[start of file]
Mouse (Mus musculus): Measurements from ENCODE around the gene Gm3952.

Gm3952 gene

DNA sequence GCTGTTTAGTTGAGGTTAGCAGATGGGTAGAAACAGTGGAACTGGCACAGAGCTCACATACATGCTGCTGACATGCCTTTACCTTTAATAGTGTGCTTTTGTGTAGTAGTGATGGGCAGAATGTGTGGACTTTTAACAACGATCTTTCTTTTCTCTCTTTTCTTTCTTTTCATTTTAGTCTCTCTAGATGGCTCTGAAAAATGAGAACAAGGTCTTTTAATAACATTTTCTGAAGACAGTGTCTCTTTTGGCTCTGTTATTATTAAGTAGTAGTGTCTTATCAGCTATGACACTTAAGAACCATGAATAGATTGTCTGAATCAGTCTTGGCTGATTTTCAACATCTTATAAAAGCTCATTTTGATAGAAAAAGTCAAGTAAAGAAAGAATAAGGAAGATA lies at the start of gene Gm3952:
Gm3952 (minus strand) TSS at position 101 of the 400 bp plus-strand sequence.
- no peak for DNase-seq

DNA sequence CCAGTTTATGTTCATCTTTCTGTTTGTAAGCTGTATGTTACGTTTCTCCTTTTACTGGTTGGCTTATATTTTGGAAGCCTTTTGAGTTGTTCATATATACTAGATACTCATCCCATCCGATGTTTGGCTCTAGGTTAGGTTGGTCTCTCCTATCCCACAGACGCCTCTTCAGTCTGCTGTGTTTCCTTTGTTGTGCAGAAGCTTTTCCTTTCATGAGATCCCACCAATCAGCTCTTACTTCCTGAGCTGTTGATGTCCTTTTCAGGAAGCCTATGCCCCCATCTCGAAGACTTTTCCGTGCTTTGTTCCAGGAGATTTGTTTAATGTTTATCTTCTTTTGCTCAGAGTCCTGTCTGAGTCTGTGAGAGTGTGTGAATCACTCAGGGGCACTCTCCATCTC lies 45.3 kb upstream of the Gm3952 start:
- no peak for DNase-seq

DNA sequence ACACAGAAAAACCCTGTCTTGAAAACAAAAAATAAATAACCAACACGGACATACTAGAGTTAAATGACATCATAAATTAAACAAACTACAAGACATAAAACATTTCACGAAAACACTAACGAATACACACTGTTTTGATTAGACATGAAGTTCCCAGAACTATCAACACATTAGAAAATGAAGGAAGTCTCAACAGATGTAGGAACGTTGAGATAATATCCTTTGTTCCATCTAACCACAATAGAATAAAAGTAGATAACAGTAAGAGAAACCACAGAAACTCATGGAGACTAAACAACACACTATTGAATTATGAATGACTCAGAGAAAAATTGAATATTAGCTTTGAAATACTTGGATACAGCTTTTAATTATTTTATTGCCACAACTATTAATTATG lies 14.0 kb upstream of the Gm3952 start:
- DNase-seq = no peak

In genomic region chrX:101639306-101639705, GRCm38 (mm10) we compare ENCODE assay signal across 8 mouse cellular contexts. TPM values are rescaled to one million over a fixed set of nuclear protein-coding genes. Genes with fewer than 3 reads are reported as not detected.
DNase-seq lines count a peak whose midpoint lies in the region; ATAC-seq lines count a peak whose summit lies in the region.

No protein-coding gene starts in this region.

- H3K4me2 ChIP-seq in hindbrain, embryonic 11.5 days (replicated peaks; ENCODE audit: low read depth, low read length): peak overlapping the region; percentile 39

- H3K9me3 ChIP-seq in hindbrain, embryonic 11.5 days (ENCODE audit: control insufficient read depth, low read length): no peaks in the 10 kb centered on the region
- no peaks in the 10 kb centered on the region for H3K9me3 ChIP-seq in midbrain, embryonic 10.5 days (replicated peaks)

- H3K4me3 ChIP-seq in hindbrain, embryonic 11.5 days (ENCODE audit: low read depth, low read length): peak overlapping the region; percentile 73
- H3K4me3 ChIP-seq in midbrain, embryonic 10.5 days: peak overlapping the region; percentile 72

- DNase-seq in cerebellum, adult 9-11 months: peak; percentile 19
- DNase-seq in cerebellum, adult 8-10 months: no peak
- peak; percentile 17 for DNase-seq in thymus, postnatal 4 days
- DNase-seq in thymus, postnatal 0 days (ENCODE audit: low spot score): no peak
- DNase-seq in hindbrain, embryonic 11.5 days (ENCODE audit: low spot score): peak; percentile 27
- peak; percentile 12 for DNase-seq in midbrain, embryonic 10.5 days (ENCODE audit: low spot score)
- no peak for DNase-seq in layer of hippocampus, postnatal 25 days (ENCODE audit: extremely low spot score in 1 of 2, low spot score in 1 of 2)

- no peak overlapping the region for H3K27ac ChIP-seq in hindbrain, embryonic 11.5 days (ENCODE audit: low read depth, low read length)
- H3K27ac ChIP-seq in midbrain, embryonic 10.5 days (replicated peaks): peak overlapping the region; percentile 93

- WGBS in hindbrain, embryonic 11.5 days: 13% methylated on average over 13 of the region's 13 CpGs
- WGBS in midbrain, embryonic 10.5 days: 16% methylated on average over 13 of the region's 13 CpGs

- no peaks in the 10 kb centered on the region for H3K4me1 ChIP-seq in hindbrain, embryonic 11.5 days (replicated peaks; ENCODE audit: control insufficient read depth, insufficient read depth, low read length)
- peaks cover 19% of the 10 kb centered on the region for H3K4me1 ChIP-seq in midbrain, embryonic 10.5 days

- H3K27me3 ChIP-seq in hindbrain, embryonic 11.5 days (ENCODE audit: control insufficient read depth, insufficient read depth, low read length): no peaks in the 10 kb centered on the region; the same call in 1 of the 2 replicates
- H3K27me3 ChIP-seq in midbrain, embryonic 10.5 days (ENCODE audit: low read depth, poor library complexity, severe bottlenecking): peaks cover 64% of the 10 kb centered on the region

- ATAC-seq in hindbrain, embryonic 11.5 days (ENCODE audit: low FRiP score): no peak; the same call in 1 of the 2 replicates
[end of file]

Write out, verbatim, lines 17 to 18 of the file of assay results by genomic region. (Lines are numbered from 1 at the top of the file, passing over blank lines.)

- H3K4me3 ChIP-seq in midbrain, embryonic 10.5 days: peak overlapping the region; percentile 72

- DNase-seq in cerebellum, adult 9-11 months: peak; percentile 19